Catholic “unity”

A Catholic writes:

First, in terms of apologetics, the sheer multiplicity of Protestant denominations and nondenominational churches undermines the claim of any to be an authentic representation of the true Church. The contrast with the unity and universality of the Catholic Church, which claims to be the Church couldn’t be starker.

1. The first problem is that Protestants don’t typically claim that any particular denomination is the “authentic representation of the true Church”. That’s something Catholics are hung up on, not Protestants. Broadly speaking, Protestants primarily care about which church or denomination is most faithful to the preaching and teaching of the Bible. Protestants don’t look to churches, then decide which is the one true church; rather, we look to the Bible, then decide which church or churches are faithful to the Bible. Of course, all this needs to be further unpacked, but that’s the fundamental point.

2. Protestants have no problem concluding which church or denomination is most biblically faithful can vary depending on time and/or place. For example, it could be the Southern Baptist denomination was the most biblically faithful, say, 100 years ago, but today the Orthodox Presbyterian Church (OPC) is the most biblically faithful. Or it could be that in Africa the most faithful denomination is the Anglican church, whereas in the US the Anglican or Episcopalian church is far from biblically faithful. Again, the most biblically faithful church or denomination can vary depending on time and/or place.

3. In addition, there could be multiple faithful churches or denominations depending on time and/or place. For example, it could be both the OPC and Reformed Baptists are biblically faithful in the United States today. As such, Reformed Baptists and Reformed Presbyterians don’t necessarily have any problem recommending one another to people seeking a church. In this case, the obvious main difference would be in whether one is a credobaptist or paedobaptist, but Reformed Baptists and Reformed Presbyterians would not break fellowship over this issue. Both Reformed Baptists and Reformed Presbyterians can and do readily acknowledge the other is faithful to the Gospel of Jesus Christ and have no problem attending one another’s churches.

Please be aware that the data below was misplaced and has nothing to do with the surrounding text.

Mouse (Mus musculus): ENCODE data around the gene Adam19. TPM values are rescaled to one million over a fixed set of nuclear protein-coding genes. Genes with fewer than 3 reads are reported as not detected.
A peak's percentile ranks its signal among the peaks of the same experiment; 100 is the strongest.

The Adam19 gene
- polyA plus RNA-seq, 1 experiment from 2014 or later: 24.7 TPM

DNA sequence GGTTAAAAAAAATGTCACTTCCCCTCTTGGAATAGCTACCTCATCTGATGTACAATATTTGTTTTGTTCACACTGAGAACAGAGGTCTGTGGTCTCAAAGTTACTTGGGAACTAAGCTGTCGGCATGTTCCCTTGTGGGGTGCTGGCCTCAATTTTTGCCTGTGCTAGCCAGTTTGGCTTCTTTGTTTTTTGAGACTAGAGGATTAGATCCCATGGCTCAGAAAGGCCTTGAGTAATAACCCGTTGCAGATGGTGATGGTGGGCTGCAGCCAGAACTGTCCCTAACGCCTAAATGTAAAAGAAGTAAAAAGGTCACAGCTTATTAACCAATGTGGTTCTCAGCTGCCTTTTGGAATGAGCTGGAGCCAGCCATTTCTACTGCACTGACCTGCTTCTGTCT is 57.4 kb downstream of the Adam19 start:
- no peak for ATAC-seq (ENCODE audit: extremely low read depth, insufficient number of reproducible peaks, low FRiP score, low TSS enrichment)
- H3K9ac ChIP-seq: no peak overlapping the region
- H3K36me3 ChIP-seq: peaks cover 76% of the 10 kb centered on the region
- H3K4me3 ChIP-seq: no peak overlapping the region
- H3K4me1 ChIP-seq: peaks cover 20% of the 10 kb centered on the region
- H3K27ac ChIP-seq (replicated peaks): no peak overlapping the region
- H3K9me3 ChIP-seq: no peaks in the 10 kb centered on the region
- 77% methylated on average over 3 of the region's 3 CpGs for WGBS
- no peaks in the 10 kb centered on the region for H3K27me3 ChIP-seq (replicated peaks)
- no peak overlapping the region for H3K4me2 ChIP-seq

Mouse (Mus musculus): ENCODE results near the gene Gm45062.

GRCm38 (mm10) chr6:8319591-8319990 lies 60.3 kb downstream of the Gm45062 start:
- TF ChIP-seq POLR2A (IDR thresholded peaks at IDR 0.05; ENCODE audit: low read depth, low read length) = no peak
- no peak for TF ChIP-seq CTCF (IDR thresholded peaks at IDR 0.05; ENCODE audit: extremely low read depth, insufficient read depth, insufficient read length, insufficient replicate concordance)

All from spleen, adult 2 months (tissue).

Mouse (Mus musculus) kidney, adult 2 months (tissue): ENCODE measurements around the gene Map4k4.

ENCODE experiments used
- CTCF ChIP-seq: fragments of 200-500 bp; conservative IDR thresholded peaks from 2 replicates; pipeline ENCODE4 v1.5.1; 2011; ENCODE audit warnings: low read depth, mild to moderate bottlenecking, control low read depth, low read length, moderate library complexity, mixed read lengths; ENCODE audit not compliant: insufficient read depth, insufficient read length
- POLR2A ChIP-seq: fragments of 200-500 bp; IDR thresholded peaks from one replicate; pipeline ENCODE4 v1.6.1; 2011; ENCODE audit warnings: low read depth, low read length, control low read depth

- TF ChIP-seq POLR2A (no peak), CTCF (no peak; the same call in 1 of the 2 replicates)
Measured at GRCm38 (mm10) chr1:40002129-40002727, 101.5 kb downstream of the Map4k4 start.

4. Also, Protestants simply consider the Roman Catholic church another denomination among many. Some denominations or churches are more biblically faithful than others. As a Protestant, I would say the Roman Catholic church is a denomination with serious doctrinal errors as well as other significant problems which plague it. The Roman Catholic church is just another church or denomination among thousands of others.

5. The Roman Catholic church is in “unity” in name only, not in fact. There are significant doctrinal differences espoused within the Roman Catholic church itself. There are liberal Catholics including the current pope himself. There are or were more conservative-leaning Catholics like John Paul II and Benedict XVI. There are Catholics who think Vatican II was a serious mistake to say the very least. There are Catholics who wish to further advance the strides made in Vatican II into the 21st century. There are sedevacantist Catholics. There are Catholics like Father Weinandy who recently took issue with the current pope, then was asked by the USCCB to resign as a consultant to the bishops. In short, there is a veritable diversity of doctrinal beliefs within the Roman Catholic church, but because all are professing Roman Catholics, then the Roman Catholic church considers itself in “unity”. But again that’s a superficial “unity” at best. A “unity” in name only. Not real unity which should be unity based on doctrine and theology.

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